ETFs With High Short Interest - June
My question is simply, what happens if suddenly everyone wants to cover and there are no shares available to be purchased? That seems like a reasonable question. In the chart above the S&P Retail ETF had 16.9 million shares outstanding and 94.9 million shares short. That sounds like a recipe for a serious short squeeze. That was a question posed in the ETF systemic risk report.
Another problem they highlighted was the lack of a requirement for ETF managers to actually own the shares they are indexing. If you look closely at the prospectus of some ETFs they specifically allow the manager to retain a portion of the money invested and use that money for anything they want and for buying and selling securities not indexed by the fund. Hypothetically you could be invested in an energy ETF that has a portion of its funds invested in Apple or gold, tulips or pork bellies.
So what happens if the fund sees a significant short squeeze and the manager is holding cash or other securities that is not participating in the squeeze? For instance, if you held an energy fund and Iran dropped its first nuke on Saudi Arabia you would hope your ETF manager was 100% invested in oil stocks and not some pet side project where he was trying to scalp a couple dollars off an airline stock.
If an ETF has 100% of its shares shorted it would imply a negative leverage of about 50:1. Rules state that there must be 102% collateral against all short sales of any stock. That collateral is covered by your margin account when you sell short.
Without going into great detail about this report I think you can see why they feel the market risk is growing. That risk is not just to the downside but there is also risk to the upside. If something happened to start a serious generic short squeeze in the market it could become positively explosive as those ETFs with monster short interest all tried to cover at once. An ETF manager has to cover redemptions with the actual shares of the stocks in the index not with something he may be holding that is not relative to the ETF.
In 1995 there were FOUR ETFs with $2.3 billion in assets.
In 2000 there were 106 ETF/ETP with $74.3 billion in assets.
In 2005 there were 525 ETF/ETP with $412 billion in assets.
In 2010 there are 3257 ETF/ETP with $1.2 trillion in assets.
There are currently 972 ETF and 878 ETP in the pipeline to market.
An Exchange Traded Product (ETP) can be in the form of an exchange traded note or exchange traded commodity. These are backed by the sponsor, like Barclays, which promises to guarantee the value of the ETP. In a major market meltdown the impact of an imploding ETP could be more than the guarantor could cover.
Lastly, with the thousands of products there are hundreds of cross collateralizations. That means a company with 25 million shares outstanding could be represented in the index list for a couple hundred ETFs representing more than a billion shares.
It smells a lot like a CDO or Mortgage Backed Security. Each ETF represent slices of tens to hundreds of individual stocks. In theory there is no way for a default but we saw how that theory broke down in real life in 2008. The homes still exist and many of the owners are the same but the CDOs and MBS products all caused significant losses for the purchasers. In a major market event will the ETFs implode from the leverage and take everyone's retirement down the tubes with them?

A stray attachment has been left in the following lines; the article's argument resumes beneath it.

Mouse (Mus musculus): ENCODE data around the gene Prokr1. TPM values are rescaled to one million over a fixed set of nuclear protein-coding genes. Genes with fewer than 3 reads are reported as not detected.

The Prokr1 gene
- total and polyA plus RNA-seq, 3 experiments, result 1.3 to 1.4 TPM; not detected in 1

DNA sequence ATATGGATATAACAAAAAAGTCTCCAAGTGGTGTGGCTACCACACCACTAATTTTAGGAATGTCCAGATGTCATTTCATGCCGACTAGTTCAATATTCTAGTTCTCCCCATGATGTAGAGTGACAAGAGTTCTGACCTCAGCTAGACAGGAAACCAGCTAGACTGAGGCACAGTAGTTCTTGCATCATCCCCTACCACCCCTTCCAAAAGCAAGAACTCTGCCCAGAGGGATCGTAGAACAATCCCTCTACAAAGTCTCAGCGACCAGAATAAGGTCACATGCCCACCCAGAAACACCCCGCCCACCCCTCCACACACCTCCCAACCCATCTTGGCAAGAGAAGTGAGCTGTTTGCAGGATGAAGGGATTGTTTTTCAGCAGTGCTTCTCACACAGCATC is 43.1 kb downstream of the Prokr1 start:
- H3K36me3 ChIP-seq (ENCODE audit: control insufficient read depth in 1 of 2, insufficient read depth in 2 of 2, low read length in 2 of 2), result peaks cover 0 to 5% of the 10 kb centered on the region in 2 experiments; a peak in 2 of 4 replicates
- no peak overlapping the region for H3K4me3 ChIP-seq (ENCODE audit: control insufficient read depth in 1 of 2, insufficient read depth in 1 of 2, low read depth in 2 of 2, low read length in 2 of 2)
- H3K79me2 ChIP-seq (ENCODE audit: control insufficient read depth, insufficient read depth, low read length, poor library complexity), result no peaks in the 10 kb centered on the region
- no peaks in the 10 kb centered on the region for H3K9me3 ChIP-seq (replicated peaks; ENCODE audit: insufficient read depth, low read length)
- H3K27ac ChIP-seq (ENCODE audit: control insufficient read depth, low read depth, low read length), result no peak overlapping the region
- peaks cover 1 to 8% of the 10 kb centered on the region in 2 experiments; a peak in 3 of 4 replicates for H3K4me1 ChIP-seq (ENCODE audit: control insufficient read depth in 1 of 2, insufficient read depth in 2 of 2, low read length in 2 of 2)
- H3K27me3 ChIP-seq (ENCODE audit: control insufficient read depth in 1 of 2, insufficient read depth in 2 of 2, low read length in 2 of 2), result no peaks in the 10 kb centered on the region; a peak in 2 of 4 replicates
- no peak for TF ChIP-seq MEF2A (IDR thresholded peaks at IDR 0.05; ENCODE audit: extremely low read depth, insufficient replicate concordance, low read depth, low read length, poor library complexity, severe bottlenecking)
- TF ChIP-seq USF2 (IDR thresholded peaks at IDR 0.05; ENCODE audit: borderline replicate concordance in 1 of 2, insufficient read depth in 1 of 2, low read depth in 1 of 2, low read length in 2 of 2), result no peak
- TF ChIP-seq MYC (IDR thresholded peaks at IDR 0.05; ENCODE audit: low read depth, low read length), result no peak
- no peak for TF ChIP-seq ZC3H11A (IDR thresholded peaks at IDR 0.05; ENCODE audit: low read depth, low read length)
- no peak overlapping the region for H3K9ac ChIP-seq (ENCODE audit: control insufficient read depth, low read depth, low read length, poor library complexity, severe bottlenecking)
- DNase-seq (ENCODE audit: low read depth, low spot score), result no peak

Here is the link to the report: ETF Systemic Risk
Debt concerns in Europe created another day of currency problems for the market. Worries that Ireland and Portugal may need a bailout or they will default on debt sent the Euro plunging more than 1% and the dollar up more than 1%.
Gold prices rallied to a new high at $1,424 before rolling over on the afternoon rebound in the dollar. Gold was also supported by the World Bank president suggesting that leading economies should consider readopting a modified gold standard.
The G20 meeting that starts on Thursday has also increased hostility and volatility over currencies. The extreme volatility in currencies is causing havoc in commodities and metals. Today that volatility crossed over into equities as well.
Dollar Index Chart
Twice now the S&P has reached 1227 and stalled. This is not a problem, yet. The S&P rallied nearly 50 points from last week's lows and a -10 point decline is just a blip. It will be a bigger problem if we start stringing several days of declines together. This was the first time the S&P has had back-to-back losses in 24 trading days. It is due for a rest.
I mentioned last week that I wish we could get a decent decline so those still on the sidelines would feel comfortable joining the crowd at the table. I could easily see a decline to 1200 or even 1190 to erase last Thursday's big spike. I do not see any potential drop below 1190. Remember, we have the Fed put to protect the market. The S&P stalled exactly where it should have stalled at just under 1228.
This profit taking is simply that, profit taking from the pre FOMC rally. The indexes were up 14% to 18% over the prior two months. Once the pressure eases we should continue moving higher.
The Dow has the same challenge as the S&P. The big gain from last week was unsupported and needed to back fill before moving higher. There is significant support at 11100 and we could easily test that level if the G20 currency battle heats up. That will give traders the excuse they need to take profits.
The Nasdaq came very close to testing uptrend support at 2550 late this afternoon. The dip to 2552 was instantly bought and on heavy volume. I believe this support should hold and provide a launching point for the next bounce. The Cisco earnings on Wednesday evening will be the major test. That needs to be a good news only report because the bad news bulls are taking the week off.
In summary the markets are taking a rest. Traders needed to take profits from the two-month rally now that all the announcements and monthly economics are behind us. They needed a reason to justify taking profits and the debt/currency issues were blamed.
This is the week before option expiration and this is when the expiration volatility normally occurs. Don't get shaken up by the declines unless support at S&P 1190 and Dow 11100 are broken. It is a buying opportunity not the start of a new bear market.